infrequently traveled area no where near complimentary businesses or at the back of a mall, you limit your earning potential. Even if you are the only outlet in town you must gauge the likelihood of outsiders visiting your restaurant. If the restaurant is right off of a major freeway heavily traveled by truckers and road trippers you may be highly successful despite a remote location. viii) Market Research: This is probably the most critical factor for running a successful fast food restaurant. You need to visit fast food outlets, franchises and other chains to see how your concept would fit into the neighborhood you are planning to target. Talk to customers to know their preferences, some detailed meetings with restaurant managers / owners over dinner would do the trick in obtaining best practices and critical information that otherwise could have been overlooked. Keep in mind that because a concept works in one area does not mean it will be well-received by customers in your location. Tastes are subject to location preference and more often target market. In high scale urban areas (like PECHS, KDA etc.) you are more likely to be successful with a niche concept than in a dense middle income areas (like Gulistan e Jauhar). Another thing to consider is competition. If your market is saturated with similar restaurants and the population may not be large enough to support more restaurants, you may want to rethink your concept. Proposed Business Legal Status: Although the legal status of business tends to play an important role in any setup, the proposed fast food business is assumed to operate on a sole proprietorship basis which may extend to partnership in case of addition of new products that might add significant business to the existing setup. OPENING A SUCCESSFUL RESTAURANT: From burger stands to barbeque steakhouses more and more restaurants are popping up in cities every day. Since restaurants are such a common business venture, people must enjoy running them. However, all of those advantages come at a price - building a restaurant from scratch is not an easy task. It is a hard and expensive process, and the reality is that many restaurants fail in their first year of business due to improper planning. But rest assured, there are ways to reduce the risk of becoming another statistic. Following are some of the handy tips that can help run a successful fast food establishment. 2.1 How to Start a Restaurant? Work in a Restaurant: One of the best ways to reduce the risk of owning a failed restaurant is to have some restaurant experience before you start. Many successful restaurateurs have said that the best way to prepare for owning a restaurant is by working in one, hopefully in an eatery similar to one you'd like to open. You'll learn more than just how to serve food with a smile; you can learn restaurant marketing, menu development, payroll, and other significant components of the restaurant world. Working in the restaurant industry and learning the basics is an important first step to becoming an owner. Know Your Target Market: Who do you see eating at your restaurant? Are you targeting the family crowd, teenagers or seniors? Knowing your target market before you start planning will not only help you solidify your menu; it will help determine your location, dcor and the overall atmosphere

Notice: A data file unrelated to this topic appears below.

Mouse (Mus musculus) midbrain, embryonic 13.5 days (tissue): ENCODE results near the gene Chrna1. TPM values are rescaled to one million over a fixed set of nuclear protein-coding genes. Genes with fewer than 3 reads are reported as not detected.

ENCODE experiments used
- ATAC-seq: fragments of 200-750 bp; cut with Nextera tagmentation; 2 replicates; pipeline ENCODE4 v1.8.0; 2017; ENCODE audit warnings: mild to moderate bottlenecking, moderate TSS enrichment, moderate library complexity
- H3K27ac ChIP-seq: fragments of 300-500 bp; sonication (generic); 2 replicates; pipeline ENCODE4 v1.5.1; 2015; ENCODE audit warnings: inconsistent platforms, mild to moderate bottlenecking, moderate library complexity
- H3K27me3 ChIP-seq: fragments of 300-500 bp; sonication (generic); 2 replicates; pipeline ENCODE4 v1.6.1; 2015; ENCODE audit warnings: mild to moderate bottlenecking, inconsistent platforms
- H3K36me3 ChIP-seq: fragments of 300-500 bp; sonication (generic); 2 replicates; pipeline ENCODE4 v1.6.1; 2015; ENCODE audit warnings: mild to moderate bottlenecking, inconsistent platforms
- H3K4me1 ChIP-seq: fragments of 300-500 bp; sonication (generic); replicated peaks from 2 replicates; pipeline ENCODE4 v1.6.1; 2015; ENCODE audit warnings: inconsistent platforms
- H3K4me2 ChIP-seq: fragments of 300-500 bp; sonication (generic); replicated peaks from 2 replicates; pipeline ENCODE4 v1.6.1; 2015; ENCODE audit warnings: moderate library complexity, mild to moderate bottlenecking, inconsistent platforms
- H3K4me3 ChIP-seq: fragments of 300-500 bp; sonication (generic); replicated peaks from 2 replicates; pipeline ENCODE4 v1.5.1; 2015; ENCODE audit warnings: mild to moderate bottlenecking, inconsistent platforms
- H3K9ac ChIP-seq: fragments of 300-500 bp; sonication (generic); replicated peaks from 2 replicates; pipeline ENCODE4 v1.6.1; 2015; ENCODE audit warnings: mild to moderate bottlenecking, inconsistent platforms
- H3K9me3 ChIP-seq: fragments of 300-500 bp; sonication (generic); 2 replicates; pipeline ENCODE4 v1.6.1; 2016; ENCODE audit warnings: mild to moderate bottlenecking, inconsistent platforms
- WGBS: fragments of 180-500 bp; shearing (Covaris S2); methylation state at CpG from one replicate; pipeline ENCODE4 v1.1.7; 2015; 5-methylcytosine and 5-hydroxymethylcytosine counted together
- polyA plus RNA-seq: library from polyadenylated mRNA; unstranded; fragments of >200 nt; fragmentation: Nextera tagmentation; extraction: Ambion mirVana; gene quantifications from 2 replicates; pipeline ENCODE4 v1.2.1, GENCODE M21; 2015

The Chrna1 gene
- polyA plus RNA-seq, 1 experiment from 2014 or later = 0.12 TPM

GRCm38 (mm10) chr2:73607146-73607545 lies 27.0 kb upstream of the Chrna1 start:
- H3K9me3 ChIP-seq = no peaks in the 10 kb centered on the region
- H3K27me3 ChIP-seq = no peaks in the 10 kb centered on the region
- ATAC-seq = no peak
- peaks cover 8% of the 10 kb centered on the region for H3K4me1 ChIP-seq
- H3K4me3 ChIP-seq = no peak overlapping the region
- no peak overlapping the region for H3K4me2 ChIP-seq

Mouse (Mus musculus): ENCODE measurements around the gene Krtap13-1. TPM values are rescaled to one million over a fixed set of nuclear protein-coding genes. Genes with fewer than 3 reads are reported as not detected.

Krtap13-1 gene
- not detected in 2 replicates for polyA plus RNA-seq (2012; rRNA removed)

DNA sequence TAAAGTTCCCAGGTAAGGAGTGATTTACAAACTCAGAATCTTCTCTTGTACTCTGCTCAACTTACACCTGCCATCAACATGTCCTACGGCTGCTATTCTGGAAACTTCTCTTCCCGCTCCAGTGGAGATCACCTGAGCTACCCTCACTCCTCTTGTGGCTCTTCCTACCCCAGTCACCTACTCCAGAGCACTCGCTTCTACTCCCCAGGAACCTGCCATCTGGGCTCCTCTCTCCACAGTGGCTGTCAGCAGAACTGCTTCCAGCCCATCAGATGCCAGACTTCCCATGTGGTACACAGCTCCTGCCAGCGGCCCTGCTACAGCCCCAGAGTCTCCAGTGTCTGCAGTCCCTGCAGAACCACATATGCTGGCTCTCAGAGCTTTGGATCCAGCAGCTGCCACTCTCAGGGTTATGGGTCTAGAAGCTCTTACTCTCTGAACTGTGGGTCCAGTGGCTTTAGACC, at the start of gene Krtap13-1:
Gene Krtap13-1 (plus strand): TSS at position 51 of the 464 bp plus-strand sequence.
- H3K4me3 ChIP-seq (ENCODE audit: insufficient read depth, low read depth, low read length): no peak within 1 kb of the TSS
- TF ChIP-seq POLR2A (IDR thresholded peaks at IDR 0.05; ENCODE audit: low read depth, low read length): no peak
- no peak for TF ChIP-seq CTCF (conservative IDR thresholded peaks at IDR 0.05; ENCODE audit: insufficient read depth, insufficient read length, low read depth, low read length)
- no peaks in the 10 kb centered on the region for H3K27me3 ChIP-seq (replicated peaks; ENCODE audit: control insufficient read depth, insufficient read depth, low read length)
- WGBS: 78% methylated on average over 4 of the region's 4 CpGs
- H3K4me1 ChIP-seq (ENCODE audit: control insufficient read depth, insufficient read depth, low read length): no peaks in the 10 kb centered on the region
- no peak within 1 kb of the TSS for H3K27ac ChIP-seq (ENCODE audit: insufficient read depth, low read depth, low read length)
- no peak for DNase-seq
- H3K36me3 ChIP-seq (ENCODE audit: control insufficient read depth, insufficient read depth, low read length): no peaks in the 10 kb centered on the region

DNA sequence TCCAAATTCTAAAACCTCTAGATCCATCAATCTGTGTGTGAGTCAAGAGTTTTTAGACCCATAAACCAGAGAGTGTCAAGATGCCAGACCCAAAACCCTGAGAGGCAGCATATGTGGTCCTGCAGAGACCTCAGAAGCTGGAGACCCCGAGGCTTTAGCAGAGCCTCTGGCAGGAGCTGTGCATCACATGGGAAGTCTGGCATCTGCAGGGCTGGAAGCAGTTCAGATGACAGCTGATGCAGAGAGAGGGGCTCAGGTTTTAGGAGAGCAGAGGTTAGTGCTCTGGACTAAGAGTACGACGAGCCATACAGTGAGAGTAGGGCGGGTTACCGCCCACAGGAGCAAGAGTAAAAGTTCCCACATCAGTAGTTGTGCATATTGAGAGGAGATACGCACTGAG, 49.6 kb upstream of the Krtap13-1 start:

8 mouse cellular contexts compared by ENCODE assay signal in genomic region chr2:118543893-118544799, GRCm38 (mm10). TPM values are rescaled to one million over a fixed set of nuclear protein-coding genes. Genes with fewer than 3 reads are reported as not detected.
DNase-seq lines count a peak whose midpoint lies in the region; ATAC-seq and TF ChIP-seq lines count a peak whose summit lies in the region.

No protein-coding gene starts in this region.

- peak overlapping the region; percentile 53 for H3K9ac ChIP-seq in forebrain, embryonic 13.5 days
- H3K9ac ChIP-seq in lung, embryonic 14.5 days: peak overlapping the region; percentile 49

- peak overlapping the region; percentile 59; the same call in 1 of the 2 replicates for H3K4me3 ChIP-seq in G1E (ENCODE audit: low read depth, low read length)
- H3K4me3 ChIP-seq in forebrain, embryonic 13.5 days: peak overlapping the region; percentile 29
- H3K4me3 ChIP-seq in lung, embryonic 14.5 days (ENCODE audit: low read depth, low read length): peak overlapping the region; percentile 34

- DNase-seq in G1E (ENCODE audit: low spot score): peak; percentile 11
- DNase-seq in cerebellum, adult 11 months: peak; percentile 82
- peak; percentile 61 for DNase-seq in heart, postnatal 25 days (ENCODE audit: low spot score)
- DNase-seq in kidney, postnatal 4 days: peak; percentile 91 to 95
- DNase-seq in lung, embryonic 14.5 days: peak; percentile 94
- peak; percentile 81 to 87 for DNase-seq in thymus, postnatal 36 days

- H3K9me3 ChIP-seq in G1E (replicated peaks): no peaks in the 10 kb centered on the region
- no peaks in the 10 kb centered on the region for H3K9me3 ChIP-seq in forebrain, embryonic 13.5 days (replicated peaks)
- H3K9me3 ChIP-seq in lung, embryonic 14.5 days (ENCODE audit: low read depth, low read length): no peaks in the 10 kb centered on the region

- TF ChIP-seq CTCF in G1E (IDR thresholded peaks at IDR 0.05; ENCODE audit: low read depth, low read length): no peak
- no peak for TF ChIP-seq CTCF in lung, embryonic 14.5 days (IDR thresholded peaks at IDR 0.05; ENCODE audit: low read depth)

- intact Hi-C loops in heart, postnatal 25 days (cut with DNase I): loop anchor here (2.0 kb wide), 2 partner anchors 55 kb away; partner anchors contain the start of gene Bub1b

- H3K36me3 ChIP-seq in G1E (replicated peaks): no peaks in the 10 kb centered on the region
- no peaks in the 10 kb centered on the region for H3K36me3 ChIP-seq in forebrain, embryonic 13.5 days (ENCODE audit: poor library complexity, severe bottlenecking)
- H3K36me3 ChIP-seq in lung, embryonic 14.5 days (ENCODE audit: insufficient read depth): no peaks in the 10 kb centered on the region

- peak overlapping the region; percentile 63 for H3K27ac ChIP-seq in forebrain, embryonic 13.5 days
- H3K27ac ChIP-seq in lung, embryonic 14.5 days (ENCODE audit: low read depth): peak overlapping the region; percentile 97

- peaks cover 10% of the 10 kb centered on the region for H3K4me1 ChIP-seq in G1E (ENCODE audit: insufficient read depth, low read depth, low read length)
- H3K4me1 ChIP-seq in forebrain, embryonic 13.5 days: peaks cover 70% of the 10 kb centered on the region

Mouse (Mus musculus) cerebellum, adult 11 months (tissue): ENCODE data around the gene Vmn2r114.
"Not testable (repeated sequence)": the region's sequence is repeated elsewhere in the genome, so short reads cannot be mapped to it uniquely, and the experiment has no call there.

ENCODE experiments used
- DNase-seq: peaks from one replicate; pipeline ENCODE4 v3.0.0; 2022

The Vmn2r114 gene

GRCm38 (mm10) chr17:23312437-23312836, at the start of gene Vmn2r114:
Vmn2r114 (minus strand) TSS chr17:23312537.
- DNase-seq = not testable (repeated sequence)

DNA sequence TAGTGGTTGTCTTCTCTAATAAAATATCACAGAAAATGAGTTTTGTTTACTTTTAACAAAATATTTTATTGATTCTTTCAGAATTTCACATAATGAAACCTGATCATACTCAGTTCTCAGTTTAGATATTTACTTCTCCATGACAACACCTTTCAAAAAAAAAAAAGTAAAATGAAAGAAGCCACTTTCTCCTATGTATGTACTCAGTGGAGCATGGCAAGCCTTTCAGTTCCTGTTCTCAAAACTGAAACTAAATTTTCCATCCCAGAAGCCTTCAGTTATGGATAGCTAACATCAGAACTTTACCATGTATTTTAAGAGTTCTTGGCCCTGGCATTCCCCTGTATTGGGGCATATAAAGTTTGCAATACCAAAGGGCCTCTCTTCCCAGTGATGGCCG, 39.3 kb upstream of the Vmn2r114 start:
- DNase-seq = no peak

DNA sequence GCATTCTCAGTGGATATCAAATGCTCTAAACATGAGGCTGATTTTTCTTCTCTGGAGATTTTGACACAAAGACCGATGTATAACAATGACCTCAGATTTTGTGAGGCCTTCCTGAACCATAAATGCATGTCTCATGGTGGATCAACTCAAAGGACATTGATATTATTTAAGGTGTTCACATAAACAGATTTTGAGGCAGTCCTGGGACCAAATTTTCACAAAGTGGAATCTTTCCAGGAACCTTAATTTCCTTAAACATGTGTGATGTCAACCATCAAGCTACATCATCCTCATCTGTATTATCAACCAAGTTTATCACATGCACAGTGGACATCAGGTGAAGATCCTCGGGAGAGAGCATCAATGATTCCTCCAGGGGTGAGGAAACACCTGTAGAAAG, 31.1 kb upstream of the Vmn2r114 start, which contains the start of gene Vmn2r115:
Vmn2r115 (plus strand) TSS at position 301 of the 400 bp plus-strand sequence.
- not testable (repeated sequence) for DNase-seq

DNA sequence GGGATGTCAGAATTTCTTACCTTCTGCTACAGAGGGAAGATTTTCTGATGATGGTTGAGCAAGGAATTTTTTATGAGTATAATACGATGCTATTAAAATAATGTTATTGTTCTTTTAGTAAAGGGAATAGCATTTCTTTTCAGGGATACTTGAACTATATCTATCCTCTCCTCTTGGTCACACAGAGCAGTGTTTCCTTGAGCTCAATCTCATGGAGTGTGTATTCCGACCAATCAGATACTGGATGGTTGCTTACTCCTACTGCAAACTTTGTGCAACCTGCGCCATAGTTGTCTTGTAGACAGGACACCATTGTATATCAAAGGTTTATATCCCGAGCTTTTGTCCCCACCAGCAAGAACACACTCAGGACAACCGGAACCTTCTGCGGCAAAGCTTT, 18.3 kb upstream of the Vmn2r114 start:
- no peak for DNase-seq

of your restaurant. A family-style restaurant, which caters to parents and their kids, may not appeal to seniors. On the other hand, an upscale, quiet restaurant offering a two-hour dining experience wouldn't be appealing to teenagers or families with small children. Select a Service Style & Food Concept: What type of restaurant do you see yourself owning? Typically, your service style will either be fast-food, which offers food types that range from burgers, fries, soups and sandwiches; mid-scale, which has full course meals at value prices; or upscale, offering full service meals with high-class ambiance and, in turn, higher prices. After narrowing your establishment to one of these three options, you can narrow your style of food choices. Is there a particular type of cuisine that you see yourself serving? Do you prefer pizza or soup? Sandwiches or Chinese? Choosing your food concept goes handinhand with your choice in service style. Develop a Business Plan: Like any other type of company, a restaurant will need a concise business plan. This plan should include but is not limited to: the overall concept and goal of the restaurant; specific financial information and projections; a description of the target market; the menu and pricing; equipment and employee details; advertising and marketing plan; and a potential exit strategy. Create the Menu and not a menu The menu can make or break a restaurant, and should be in accordance with the overall concept of the restaurant. Revisit the business plan to make sure the menu is attractive to the target market, is affordable within specified budget, and complements the restaurant's design concept. For example, if the restaurant is family-friendly, you will need a kids menu. If it is supposed to be an upscale establishment, a lot of thought will have to go into the dessert list.